According to Melendez, the municipality of Fajardo had a 1989 budget of $8 million, most of the funds coming from the federal government, and 700 employees. Today, it enjoys a fiscal foundation of $34 million and has a staff of fewer than 600.

The municipality has also stayed afloat and carried out much-needed community improvement projects by significantly increasing its income from patentes and property taxes. This was possible in part because of increased demand for housing in Fajardo.

"The real-estate market in Fajardo jump-started in the 1990s because of the development of hotels in the Rio Grande-Fajardo area," Melendez said. "Now, we have other hotel projects in the pipeline, such as Cayo Largo Resort, J.W. Marriott, Four Seasons, and Paradisus Puerto Rico, which will produce jobs and, as a result, increase housing demand. The forthcoming influx of tourists will also generate a need for more shopping centers and restaurants."

In 2000, the municipality had $12 million in the bank and had already initiated the permitting process for some projects. "When the New Progressive Party lost the elections in 2000, I had some projects that needed to go out to bid and others that were beginning the construction process," Melendez said. "I have continued my improvements program, but I have found some difficulties in developing a couple of them."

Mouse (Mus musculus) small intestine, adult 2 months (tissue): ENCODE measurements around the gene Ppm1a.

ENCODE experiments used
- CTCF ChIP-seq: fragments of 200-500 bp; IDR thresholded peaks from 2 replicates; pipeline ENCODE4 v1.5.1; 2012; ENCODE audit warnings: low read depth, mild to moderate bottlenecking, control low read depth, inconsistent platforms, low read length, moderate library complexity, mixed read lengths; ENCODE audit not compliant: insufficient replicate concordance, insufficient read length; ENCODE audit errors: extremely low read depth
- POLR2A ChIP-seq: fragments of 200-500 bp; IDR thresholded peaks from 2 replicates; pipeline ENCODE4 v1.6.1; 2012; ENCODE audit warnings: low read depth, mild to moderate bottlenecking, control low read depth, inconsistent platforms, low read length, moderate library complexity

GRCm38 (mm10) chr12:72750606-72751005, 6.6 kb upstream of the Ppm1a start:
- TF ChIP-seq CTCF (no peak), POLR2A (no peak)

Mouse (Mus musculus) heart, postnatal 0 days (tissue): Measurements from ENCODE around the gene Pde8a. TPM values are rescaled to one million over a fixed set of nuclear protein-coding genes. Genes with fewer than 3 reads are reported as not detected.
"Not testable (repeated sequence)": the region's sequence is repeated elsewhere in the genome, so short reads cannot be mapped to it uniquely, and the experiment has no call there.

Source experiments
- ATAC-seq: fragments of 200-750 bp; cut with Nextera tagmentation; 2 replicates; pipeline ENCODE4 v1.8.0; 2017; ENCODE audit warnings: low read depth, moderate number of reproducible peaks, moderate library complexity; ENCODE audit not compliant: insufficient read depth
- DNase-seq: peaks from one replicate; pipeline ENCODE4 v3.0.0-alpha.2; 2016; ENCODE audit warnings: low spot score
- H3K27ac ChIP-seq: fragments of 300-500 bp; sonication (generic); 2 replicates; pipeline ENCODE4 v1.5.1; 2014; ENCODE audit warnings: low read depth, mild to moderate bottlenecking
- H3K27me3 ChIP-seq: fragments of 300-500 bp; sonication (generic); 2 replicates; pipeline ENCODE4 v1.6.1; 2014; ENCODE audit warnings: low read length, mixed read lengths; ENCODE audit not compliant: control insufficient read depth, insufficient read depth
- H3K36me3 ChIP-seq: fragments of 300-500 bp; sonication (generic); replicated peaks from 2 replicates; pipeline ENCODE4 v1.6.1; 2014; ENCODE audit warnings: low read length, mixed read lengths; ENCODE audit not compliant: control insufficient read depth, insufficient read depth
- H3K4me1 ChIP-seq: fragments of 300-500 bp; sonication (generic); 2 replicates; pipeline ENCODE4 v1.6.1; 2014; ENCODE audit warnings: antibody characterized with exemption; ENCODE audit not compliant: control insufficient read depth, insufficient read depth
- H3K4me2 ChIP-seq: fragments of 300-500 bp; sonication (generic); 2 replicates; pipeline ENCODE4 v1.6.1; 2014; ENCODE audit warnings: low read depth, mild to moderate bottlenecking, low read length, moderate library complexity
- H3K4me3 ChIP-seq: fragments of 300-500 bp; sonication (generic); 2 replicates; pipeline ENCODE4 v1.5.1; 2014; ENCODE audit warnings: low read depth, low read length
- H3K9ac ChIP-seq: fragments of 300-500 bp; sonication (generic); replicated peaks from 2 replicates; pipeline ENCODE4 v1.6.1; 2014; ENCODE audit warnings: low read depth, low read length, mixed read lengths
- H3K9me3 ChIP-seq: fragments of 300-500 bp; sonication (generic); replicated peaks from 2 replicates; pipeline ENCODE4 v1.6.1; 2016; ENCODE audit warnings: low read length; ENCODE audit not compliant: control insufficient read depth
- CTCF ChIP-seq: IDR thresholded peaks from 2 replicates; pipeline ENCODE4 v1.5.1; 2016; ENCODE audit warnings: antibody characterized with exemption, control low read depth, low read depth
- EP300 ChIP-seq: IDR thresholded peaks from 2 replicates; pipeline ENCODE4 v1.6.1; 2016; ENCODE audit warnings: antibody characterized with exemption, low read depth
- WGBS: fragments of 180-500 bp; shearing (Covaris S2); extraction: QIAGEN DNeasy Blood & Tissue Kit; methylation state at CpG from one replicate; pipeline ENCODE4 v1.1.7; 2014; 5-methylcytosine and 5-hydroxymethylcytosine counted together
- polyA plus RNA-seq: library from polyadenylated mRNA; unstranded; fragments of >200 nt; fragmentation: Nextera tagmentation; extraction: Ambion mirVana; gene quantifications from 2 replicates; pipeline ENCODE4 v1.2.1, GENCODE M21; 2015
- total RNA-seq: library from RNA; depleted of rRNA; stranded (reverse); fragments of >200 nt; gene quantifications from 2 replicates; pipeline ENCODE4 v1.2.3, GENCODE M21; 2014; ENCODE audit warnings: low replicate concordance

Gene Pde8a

Some troubled projects are the extension of Marcelito Gotay Avenue, which would run in front of the new court building in Fajardo, and the acquisition of 2.2 acres owned by the Land Administration.

"We just paid $2.2 million for the land to construct the extension of Marcelito Gotay Avenue, and now we are in the process of putting the project out to bid," Melendez said. "I have informed La Fortaleza of my difficulties in buying the 2.2 acres to build a performing arts center and a parking lot for 600 vehicles. [The lack of a response] is surprising to me because it contradicts the governor’s policy of developing the urban centers."